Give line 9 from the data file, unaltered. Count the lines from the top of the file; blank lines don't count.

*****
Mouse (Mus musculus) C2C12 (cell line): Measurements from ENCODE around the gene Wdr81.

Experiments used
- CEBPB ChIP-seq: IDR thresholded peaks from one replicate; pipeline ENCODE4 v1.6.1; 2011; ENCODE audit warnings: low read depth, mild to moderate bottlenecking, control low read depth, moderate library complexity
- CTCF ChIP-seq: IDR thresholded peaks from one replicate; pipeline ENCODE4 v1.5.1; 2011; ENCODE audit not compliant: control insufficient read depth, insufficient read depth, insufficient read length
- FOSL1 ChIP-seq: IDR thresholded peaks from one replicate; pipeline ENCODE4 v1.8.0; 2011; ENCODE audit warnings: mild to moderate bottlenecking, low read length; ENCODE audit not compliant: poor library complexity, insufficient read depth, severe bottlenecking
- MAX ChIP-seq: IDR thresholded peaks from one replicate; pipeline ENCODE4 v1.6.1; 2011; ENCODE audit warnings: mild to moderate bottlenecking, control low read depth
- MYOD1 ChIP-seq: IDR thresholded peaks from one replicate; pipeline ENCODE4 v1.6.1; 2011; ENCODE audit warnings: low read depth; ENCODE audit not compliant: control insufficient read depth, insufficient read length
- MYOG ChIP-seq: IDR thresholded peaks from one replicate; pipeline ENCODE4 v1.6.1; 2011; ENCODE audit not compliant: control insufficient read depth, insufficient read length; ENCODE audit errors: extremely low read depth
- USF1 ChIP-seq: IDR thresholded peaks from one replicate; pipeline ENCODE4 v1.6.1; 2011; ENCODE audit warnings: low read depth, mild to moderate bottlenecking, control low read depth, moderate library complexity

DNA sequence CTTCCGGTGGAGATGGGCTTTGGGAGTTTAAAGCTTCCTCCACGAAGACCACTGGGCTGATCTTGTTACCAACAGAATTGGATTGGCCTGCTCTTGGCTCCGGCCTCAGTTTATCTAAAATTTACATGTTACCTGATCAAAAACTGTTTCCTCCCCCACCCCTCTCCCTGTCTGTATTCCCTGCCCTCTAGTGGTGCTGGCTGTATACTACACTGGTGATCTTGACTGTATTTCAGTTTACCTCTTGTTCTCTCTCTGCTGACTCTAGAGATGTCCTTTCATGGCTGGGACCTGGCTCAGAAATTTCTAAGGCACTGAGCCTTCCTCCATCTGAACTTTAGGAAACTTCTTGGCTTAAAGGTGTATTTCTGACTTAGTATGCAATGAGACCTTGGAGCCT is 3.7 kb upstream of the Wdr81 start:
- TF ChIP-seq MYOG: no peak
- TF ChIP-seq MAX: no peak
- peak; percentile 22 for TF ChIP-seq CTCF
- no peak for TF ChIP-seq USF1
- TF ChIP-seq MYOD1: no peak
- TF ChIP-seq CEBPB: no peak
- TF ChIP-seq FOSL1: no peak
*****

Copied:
- USF1 ChIP-seq: IDR thresholded peaks from one replicate; pipeline ENCODE4 v1.6.1; 2011; ENCODE audit warnings: low read depth, mild to moderate bottlenecking, control low read depth, moderate library complexity